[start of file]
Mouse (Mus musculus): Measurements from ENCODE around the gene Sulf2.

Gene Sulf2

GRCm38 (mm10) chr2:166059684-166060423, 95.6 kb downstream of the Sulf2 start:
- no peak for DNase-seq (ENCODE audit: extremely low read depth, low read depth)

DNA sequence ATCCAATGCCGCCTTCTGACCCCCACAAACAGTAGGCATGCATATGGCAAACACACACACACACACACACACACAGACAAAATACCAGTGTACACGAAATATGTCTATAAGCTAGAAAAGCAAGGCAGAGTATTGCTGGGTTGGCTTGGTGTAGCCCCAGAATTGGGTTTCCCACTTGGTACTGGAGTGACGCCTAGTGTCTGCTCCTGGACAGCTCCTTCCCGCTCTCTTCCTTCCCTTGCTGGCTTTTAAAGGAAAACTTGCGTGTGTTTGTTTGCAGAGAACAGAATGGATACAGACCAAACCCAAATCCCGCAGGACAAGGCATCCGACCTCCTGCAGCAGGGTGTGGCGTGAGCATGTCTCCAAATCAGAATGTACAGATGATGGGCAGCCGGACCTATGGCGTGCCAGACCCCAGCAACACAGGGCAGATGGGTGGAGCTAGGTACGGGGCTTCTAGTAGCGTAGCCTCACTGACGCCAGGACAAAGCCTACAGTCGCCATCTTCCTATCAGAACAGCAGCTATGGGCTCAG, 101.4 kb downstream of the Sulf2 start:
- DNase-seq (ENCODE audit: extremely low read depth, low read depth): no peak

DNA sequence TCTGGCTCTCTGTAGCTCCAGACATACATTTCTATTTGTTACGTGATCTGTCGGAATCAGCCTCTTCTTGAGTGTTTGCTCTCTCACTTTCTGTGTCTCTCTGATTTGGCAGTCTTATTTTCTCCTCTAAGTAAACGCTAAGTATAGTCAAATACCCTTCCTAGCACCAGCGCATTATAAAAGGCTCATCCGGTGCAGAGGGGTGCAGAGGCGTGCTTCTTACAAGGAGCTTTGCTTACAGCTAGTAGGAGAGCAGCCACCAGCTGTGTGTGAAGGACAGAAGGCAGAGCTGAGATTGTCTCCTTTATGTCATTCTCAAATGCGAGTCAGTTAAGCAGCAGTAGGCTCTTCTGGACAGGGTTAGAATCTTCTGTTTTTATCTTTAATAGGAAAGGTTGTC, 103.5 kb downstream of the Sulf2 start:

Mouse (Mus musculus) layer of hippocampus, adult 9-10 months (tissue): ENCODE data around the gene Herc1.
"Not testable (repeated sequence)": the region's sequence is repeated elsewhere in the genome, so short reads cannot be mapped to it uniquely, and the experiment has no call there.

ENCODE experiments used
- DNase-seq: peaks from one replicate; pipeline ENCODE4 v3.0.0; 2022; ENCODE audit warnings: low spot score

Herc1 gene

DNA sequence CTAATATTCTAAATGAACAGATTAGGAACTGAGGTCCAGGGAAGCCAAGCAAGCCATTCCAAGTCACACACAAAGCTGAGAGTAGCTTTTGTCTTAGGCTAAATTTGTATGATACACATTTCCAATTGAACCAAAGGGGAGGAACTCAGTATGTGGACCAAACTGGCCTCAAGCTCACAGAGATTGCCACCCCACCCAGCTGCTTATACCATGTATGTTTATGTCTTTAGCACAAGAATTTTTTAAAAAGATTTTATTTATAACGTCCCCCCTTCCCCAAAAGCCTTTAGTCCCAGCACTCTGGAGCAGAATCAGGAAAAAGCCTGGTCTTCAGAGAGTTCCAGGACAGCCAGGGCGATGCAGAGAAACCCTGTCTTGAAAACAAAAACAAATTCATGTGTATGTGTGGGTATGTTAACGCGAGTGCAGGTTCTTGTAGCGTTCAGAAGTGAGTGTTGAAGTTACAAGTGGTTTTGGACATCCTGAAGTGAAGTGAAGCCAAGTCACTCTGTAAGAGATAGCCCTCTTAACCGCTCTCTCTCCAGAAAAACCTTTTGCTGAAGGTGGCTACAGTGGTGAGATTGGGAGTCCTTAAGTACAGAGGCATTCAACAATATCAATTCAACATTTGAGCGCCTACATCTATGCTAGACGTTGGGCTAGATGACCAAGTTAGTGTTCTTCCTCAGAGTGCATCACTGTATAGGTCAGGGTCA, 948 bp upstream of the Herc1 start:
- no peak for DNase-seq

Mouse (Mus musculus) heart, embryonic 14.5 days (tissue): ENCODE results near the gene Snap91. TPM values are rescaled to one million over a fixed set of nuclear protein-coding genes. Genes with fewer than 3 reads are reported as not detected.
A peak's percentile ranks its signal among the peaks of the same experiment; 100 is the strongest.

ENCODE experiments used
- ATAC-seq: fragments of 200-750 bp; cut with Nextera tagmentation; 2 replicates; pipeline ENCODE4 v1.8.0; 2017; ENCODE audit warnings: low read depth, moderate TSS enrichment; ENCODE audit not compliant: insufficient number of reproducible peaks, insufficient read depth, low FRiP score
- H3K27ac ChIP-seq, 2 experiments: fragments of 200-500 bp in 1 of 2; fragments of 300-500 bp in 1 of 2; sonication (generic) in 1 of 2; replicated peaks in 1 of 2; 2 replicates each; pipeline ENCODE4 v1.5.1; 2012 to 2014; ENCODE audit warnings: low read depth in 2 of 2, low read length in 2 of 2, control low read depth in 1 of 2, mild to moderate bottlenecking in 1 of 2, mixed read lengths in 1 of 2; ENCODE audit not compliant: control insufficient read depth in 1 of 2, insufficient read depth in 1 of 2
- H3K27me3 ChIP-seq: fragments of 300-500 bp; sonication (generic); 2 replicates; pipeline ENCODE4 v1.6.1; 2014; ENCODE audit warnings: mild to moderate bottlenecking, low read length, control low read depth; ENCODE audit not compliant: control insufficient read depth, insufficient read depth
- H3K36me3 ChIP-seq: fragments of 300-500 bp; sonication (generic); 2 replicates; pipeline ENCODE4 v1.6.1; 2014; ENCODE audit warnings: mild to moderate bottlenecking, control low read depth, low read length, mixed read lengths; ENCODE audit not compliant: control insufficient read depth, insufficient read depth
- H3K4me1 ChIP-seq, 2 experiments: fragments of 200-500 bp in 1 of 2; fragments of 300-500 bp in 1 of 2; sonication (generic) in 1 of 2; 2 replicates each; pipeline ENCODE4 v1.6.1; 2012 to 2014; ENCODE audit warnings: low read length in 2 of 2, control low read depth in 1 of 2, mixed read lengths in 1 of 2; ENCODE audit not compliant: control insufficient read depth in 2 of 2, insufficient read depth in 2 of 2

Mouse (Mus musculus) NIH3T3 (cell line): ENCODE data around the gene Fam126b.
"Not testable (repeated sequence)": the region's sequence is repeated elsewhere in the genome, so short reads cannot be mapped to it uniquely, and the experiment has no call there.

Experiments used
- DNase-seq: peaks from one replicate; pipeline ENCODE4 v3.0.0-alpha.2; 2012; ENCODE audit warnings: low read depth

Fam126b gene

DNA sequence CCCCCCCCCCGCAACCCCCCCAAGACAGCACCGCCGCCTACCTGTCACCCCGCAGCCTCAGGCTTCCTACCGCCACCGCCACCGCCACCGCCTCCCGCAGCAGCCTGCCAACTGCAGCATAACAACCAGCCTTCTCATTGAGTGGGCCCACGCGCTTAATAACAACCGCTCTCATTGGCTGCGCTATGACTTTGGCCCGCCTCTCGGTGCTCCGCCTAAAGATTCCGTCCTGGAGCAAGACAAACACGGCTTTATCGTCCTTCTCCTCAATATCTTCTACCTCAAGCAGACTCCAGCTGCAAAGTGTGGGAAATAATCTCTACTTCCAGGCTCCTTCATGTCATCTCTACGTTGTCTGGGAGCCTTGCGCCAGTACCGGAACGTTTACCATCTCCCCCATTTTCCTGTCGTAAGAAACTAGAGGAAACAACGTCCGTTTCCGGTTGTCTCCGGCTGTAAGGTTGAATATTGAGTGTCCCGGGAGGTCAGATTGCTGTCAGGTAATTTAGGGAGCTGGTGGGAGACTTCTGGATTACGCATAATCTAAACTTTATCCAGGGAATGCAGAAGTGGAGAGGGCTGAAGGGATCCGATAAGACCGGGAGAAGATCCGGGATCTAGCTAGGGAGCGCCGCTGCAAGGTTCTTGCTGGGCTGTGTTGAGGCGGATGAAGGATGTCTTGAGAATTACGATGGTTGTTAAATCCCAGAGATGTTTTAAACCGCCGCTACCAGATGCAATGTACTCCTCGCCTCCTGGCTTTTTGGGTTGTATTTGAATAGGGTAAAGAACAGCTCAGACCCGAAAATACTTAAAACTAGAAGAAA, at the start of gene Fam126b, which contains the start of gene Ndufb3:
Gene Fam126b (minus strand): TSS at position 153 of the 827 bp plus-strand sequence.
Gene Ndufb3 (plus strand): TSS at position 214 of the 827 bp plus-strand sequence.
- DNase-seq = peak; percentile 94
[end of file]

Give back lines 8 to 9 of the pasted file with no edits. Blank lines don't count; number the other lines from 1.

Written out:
Mouse (Mus musculus) layer of hippocampus, adult 9-10 months (tissue): ENCODE data around the gene Herc1.
"Not testable (repeated sequence)": the region's sequence is repeated elsewhere in the genome, so short reads cannot be mapped to it uniquely, and the experiment has no call there.